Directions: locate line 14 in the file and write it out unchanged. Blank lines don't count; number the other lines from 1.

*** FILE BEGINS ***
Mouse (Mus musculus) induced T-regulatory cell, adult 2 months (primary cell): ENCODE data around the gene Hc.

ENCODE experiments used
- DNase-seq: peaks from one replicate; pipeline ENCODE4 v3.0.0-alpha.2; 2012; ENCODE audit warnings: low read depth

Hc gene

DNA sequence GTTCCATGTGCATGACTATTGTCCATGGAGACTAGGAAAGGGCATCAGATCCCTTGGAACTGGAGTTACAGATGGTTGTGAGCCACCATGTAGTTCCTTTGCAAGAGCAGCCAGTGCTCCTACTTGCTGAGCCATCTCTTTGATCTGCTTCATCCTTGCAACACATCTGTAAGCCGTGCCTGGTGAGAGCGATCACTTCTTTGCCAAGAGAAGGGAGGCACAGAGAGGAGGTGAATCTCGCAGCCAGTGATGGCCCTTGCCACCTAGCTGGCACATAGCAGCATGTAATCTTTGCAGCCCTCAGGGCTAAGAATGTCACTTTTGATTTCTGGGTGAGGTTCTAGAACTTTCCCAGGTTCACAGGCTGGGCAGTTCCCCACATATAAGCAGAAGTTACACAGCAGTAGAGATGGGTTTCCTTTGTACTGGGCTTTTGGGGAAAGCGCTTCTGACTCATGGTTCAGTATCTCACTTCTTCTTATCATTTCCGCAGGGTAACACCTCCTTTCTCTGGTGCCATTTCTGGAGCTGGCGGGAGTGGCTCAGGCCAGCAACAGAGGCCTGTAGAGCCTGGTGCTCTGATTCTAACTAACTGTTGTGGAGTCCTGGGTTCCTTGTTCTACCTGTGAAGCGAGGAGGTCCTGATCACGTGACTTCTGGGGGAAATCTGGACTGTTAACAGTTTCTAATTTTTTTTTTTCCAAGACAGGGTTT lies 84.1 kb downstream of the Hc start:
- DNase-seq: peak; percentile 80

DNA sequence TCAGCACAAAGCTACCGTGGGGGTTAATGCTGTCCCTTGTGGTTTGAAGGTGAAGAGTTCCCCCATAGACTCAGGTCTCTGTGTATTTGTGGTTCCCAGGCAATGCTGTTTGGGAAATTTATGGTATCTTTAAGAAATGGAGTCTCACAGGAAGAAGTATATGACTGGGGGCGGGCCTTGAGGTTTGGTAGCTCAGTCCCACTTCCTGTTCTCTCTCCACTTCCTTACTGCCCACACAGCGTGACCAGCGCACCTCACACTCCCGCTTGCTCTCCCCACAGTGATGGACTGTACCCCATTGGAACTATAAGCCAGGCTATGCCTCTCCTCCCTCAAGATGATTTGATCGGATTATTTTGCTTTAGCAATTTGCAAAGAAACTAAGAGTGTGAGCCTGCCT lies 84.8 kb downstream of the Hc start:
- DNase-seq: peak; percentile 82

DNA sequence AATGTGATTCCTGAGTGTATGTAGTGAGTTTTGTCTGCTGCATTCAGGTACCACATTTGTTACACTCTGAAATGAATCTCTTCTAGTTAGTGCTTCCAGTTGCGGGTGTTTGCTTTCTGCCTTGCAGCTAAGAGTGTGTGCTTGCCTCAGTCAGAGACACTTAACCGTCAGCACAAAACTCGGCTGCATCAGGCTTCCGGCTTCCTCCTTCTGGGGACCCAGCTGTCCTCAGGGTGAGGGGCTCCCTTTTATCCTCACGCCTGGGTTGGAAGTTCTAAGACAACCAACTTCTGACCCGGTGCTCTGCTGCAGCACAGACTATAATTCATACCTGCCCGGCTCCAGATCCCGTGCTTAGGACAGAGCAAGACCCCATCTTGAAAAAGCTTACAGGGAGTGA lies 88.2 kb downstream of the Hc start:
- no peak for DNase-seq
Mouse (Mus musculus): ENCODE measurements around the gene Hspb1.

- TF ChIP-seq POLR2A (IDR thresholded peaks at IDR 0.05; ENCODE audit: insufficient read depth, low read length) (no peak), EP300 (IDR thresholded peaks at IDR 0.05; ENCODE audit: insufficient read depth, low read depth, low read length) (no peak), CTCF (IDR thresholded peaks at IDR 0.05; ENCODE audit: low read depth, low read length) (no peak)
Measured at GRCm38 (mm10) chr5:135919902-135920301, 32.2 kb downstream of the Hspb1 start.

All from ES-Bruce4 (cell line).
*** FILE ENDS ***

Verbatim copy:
All from ES-Bruce4 (cell line).